Skip to main content

D Day

D DAY

D DAY. The term "D Day" indicates the beginning of an attack or other military operation when the specific date has yet to be selected or secrecy is required. "H Hour" is similarly used to designate the time of the attack.


The "D" and "H" are derived from the first letters of "day" and "hour." There is one D Day and H Hour for all units participating in an operation. Plus and minus signs are used to indicate the number of days or hours that precede or follow the specific operation. Thus, 舑5 means five days before D Day and H + 2 means two hours after H Hour.

Planning for operations can begin months before the anticipated time of the operation. The use of D Day minus "X number of days" signifies the date by which certain actions, such as planning or the training of units, must be complete. At the appropriate time an order is published giving a specific date for D Day.

The U.S. Army first used the term on 7 September 1918, when it issued First Army Field Order Number 9: "The First Army will attack at H Hour on D Day with the object of forcing the evacuation of the St. Mihiel Salient." The term is most commonly associated with the invasion of Normandy on 6 June 1944.

Frank R.Shirer

See alsoNormandy Invasion .

Cite this article
Pick a style below, and copy the text for your bibliography.

  • MLA
  • Chicago
  • APA

"D Day." Dictionary of American History. . Encyclopedia.com. 18 Oct. 2017 <http://www.encyclopedia.com>.

"D Day." Dictionary of American History. . Encyclopedia.com. (October 18, 2017). http://www.encyclopedia.com/history/dictionaries-thesauruses-pictures-and-press-releases/d-day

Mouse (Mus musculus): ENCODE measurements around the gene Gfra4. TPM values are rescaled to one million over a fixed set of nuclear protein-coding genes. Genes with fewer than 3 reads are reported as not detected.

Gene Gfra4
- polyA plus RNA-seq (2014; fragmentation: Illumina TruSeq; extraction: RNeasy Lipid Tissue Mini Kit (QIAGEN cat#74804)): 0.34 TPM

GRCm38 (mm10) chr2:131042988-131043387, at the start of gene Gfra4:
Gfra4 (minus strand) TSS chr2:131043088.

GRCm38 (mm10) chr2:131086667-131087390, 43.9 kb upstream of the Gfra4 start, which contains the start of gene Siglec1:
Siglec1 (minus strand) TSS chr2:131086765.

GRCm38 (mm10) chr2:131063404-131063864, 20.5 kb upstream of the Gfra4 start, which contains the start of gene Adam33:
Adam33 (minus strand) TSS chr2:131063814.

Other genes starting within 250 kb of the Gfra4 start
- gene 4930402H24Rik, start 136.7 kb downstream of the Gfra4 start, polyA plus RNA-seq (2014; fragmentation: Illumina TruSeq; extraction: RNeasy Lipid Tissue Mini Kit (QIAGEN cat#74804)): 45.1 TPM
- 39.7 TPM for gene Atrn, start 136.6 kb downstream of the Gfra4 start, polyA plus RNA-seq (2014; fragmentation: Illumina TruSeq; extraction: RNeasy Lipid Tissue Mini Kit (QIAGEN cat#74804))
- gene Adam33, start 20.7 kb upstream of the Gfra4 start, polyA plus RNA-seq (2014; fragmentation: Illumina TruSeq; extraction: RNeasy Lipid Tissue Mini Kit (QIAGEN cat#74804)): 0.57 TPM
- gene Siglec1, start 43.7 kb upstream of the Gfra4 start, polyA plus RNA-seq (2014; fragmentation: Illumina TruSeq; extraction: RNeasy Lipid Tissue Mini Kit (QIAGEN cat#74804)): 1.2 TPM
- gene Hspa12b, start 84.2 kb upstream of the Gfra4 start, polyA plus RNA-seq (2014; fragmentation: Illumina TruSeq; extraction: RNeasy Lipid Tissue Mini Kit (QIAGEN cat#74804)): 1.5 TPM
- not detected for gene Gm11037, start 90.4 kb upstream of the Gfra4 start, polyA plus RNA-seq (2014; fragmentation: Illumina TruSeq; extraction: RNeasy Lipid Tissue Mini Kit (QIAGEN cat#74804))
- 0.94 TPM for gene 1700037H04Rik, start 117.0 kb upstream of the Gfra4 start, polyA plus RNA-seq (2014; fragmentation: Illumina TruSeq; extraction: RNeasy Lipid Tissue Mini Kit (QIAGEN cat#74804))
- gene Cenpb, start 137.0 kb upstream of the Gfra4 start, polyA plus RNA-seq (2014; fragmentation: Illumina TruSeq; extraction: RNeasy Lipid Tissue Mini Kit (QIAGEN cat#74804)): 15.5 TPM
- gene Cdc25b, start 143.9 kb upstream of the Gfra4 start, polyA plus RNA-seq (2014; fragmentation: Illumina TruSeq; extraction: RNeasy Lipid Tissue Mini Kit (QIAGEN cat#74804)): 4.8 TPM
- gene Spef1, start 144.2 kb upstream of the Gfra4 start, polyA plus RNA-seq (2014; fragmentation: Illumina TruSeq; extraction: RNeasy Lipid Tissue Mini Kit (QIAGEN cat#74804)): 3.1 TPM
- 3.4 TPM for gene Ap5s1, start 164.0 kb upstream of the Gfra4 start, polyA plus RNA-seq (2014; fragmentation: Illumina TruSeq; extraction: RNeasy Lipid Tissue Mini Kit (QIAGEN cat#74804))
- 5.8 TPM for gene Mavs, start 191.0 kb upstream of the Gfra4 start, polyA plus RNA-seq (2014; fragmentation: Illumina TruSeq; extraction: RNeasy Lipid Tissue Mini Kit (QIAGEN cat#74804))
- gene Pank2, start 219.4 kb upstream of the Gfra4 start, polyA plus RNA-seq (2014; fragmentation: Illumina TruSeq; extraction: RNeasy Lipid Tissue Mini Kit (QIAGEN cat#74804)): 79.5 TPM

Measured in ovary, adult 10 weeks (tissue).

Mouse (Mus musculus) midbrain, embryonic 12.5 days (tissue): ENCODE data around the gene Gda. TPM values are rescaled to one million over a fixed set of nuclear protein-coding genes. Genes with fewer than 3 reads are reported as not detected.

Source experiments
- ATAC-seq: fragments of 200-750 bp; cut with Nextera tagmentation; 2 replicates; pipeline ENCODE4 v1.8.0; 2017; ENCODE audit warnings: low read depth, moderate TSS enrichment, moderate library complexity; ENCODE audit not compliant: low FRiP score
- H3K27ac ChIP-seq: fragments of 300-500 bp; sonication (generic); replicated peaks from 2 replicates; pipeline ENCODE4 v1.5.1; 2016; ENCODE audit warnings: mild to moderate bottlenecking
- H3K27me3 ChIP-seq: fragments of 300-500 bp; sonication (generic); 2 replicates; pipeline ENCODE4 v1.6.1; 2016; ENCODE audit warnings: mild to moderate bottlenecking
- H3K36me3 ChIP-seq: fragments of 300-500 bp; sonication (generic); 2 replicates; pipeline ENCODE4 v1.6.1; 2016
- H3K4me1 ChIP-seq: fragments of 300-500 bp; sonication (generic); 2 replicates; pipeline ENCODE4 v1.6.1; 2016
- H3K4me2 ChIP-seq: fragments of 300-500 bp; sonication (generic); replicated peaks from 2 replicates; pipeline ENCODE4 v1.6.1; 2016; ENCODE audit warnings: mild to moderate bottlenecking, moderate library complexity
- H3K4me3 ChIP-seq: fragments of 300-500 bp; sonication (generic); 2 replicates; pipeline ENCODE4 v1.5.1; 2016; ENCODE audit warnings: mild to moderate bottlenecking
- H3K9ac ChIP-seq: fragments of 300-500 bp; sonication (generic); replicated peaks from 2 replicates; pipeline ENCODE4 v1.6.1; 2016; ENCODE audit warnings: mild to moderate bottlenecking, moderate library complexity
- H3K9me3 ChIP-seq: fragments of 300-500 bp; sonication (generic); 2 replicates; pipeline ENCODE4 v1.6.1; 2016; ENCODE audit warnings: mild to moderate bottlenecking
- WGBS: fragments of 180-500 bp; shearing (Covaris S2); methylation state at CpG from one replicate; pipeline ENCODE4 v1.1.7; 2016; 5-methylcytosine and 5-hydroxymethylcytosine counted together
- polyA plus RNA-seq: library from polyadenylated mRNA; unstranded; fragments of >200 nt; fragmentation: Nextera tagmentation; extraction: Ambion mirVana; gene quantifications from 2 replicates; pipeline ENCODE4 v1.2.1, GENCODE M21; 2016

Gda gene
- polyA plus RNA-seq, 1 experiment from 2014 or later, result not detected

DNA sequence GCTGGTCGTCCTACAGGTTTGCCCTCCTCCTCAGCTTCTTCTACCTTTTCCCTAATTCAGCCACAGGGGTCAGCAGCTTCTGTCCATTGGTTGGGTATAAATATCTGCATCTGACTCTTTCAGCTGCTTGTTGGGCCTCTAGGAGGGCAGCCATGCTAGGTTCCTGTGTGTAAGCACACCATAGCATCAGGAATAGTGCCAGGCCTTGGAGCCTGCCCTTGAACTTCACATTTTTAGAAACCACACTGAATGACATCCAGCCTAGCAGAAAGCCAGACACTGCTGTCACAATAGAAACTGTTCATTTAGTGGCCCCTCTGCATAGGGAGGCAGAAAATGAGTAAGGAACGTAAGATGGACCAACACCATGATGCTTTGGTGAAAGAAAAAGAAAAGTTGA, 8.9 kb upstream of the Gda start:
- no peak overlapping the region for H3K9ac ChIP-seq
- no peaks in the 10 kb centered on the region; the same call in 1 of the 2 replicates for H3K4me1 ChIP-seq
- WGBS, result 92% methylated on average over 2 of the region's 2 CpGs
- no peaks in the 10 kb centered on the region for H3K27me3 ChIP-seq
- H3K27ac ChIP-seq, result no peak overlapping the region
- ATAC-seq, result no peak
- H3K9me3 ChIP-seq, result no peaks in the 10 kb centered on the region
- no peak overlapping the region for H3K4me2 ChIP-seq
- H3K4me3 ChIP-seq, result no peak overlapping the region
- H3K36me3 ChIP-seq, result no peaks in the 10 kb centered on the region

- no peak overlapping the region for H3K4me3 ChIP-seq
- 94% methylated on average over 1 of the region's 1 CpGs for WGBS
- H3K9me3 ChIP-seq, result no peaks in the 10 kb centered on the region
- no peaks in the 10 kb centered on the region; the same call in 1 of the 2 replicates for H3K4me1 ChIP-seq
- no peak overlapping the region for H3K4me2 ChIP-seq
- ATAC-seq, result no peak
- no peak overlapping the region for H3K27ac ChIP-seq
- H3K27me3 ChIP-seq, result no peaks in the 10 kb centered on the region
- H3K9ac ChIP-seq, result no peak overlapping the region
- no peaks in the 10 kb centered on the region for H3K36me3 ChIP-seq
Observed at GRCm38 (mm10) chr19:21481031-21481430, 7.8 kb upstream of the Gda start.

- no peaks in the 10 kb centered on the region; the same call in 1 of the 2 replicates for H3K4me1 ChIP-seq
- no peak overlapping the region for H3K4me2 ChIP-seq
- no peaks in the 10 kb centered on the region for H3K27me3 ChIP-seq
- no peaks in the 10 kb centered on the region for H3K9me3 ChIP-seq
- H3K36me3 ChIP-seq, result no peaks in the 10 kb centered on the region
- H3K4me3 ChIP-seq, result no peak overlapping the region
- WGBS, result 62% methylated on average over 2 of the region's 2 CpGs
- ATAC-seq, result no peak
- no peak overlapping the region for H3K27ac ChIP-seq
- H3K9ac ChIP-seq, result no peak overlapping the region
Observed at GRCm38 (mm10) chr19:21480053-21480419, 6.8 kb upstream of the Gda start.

"D Day." Dictionary of American History. . Retrieved October 18, 2017 from Encyclopedia.com: http://www.encyclopedia.com/history/dictionaries-thesauruses-pictures-and-press-releases/d-day

Learn more about citation styles

Citation styles

Encyclopedia.com gives you the ability to cite reference entries and articles according to common styles from the Modern Language Association (MLA), The Chicago Manual of Style, and the American Psychological Association (APA).

Within the “Cite this article” tool, pick a style to see how all available information looks when formatted according to that style. Then, copy and paste the text into your bibliography or works cited list.

Because each style has its own formatting nuances that evolve over time and not all information is available for every reference entry or article, Encyclopedia.com cannot guarantee each citation it generates. Therefore, it’s best to use Encyclopedia.com citations as a starting point before checking the style against your school or publication’s requirements and the most-recent information available at these sites:

Modern Language Association

http://www.mla.org/style

The Chicago Manual of Style

http://www.chicagomanualofstyle.org/tools_citationguide.html

American Psychological Association

http://apastyle.apa.org/

Notes:
  • Most online reference entries and articles do not have page numbers. Therefore, that information is unavailable for most Encyclopedia.com content. However, the date of retrieval is often important. Refer to each style’s convention regarding the best way to format page numbers and retrieval dates.
  • In addition to the MLA, Chicago, and APA styles, your school, university, publication, or institution may have its own requirements for citations. Therefore, be sure to refer to those guidelines when editing your bibliography or works cited list.